At Kingston High School Delgado began to focus on a career in the law after she became a “die hard” member of the mock trial team headed by legendary KHS teacher, the late Emil “Butch” Zullo. Zullo’s Mock trial teams won a string of state championships, won praise from legal experts and inspired generations of KHS students to pursue careers in law. For Delgado, the experience coalesced into an ambition to become a civil rights impact litigator following the footsteps the men and women who fought complex and high stakes legal battles to secure equal rights for all Americans.

“That combination of logic with organizing, with passion with inspiration just hits me hard,” said Delgado of her civil rights heroes. 

Armed with a recommendation letter from longtime Hudson valley Congressman, the late Maurice Hinchey — for whom she interned — Delgado was accepted at Georgetown University. There, she studied government and minored in studio art with an emphasis on photography. Then came Harvard Law School where she realized that her path lay in a film editing room, not the courtroom. She was able to convince administrators to allow her to take film classes to learn the craft, then put those skills to use submitting films instead of papers for her law school projects. She earned her Juris Doctorate in 2003 and passed the bar “as a backup” in case her career as a filmmaker didn’t pan out. It was also at Harvard Law where she met the man who would become her husband. At the time, she said, they bonded over their shared status as law students with ambitions in the arts and a desire to make an impact on the world. 

“We both dealt with law school in similar ways,” recalls Delgado. “We were using the arts to find our way through the issues that we cared about.” 

After graduation, the couple parted ways for eight years. Antonio Delgado moved to Los Angeles to pursue a career as a rapper and hip-hop executive. Lacey took up residence in New York City where she worked on film and TV projects and as a D.J. In 2011, they reconnected and married in a ceremony at the Katterskill Inn and Farm in Catskill. The couple lived in New York City and Montclair while Antonio took up legal practice at the corporate law firm Akin Gump Strauss Hauer & Feld and Lacey continued to run her film production company “Truth Aid.” In 2013, the couple had twin sons, Maxwell and Coltrane. 

During the campaign, as insiders predicted, Delgado was hit hard with the “Carpetbagger” label. Attack ads funded by outside political action committees took an even harsher track depicting Delgado as an “LA Rapper” who trafficked in anti-American rhetoric, misogynist language and who didn’t share the values of his would-be constituents. To their critics, the ads were a transparent dog-whistle to racist sentiment in a largely white district where even supporters worried that a black candidate might struggle to win support. But Lacey Delgado said that she saw the attacks and the campaign as a whole as an opportunity, one that played into her interest in tough conversations and finding common ground among diverse communities.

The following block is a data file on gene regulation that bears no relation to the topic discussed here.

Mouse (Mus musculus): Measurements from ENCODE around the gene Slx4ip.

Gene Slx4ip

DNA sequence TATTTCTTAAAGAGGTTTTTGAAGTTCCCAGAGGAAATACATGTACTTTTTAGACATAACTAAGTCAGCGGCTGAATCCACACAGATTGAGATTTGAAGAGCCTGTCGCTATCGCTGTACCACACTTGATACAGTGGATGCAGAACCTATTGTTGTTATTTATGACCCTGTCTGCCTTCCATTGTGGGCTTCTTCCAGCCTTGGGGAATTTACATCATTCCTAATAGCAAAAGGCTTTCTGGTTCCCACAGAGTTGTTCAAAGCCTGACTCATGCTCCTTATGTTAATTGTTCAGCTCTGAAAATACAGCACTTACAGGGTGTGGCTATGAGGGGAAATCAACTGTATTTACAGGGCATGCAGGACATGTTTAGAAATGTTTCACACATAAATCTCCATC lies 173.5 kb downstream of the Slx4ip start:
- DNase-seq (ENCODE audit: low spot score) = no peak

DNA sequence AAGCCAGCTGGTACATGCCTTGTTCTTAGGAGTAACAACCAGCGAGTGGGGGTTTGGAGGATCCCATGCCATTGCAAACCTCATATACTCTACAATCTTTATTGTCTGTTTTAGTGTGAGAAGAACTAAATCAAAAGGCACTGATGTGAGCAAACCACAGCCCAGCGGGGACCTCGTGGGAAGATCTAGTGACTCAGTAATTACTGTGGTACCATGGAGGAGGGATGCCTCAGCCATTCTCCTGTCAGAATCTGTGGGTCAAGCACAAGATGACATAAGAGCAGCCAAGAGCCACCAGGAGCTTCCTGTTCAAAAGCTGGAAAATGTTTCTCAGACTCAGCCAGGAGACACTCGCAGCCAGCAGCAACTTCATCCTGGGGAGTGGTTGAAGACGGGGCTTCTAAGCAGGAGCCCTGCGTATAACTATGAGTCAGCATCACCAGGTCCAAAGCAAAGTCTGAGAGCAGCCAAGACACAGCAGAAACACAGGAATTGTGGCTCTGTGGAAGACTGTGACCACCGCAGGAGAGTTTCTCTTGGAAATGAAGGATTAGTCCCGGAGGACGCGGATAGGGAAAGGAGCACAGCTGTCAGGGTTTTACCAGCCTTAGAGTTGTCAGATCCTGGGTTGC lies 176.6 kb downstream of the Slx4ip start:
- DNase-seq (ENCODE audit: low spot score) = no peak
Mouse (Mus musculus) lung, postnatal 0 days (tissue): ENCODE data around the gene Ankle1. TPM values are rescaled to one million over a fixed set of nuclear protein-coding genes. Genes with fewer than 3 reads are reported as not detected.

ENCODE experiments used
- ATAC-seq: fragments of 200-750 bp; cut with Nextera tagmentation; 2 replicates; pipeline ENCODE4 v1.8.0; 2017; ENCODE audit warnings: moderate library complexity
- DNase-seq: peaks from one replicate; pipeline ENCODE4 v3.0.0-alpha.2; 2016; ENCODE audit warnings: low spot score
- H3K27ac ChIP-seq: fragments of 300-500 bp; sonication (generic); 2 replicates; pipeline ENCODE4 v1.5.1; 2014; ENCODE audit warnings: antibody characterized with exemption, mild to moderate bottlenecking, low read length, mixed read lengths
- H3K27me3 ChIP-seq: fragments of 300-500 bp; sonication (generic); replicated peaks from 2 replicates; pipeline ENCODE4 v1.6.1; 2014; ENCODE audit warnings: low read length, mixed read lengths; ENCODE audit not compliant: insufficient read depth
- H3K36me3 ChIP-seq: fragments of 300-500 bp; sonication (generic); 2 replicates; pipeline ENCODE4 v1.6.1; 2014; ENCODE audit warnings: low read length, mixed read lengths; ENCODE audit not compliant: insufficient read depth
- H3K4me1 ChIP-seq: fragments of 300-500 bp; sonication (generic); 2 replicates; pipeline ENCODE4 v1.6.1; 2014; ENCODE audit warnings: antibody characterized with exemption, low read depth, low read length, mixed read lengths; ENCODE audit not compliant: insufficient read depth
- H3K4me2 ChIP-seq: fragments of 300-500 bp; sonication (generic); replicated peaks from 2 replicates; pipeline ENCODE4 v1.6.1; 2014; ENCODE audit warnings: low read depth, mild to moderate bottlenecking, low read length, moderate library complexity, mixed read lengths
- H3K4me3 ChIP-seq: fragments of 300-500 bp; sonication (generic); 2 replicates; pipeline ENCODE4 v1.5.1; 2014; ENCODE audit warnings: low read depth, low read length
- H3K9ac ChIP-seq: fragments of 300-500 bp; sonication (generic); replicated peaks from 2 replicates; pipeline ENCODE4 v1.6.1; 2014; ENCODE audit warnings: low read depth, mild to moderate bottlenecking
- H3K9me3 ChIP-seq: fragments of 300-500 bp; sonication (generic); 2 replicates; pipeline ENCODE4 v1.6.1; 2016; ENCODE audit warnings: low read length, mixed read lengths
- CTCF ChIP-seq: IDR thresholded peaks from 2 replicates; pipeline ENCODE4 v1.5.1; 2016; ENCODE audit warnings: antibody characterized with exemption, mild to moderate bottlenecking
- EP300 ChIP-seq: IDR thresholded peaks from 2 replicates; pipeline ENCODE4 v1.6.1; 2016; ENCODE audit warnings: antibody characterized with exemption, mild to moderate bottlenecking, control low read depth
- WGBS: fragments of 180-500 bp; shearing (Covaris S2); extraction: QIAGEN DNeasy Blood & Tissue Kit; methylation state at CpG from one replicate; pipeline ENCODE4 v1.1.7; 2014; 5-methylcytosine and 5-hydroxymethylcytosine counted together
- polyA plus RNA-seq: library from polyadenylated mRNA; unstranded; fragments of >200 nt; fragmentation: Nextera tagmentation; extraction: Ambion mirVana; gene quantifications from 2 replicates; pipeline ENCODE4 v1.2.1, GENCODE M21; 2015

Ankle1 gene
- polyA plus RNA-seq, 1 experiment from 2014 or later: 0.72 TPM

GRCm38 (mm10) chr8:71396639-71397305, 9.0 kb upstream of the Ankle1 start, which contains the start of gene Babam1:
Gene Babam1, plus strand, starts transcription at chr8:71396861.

“It wasn’t an easy process for us personally, but it was incredible to see the community go through that process and come out the other side” said Delgado. “We all need to do the work, but this community is poised to do that work.” 

Now, Antonio Delgado commutes between Washington D.C., and the district while Lacey remains in Rhinebeck with the twins. The schedule is hectic, but she’s thankful —  other members of congress make the commute to California. Meanwhile, Delgado said she’s working on both scripted and documentary film projects while making her own efforts on behalf of the region’s creative economy. She recently appeared on a women’s panel at the Woodstock Film Festival and has taken an interest in actor Mary Stuart Masterson’s Stockade Works, a Kingston based film production company that trains area residents for careers in film and TV. Earlier this year, her youthful inspiration by the civil rights movement came full circle when she and her husband accompanied movement icon and Georgia Congressman John Lewis on his annual pilgrimage to significant sites in the struggle. 

“I still want to tell stories about the issues I care about,” said Delgado. “I see that as my way of having an impact on those issues.”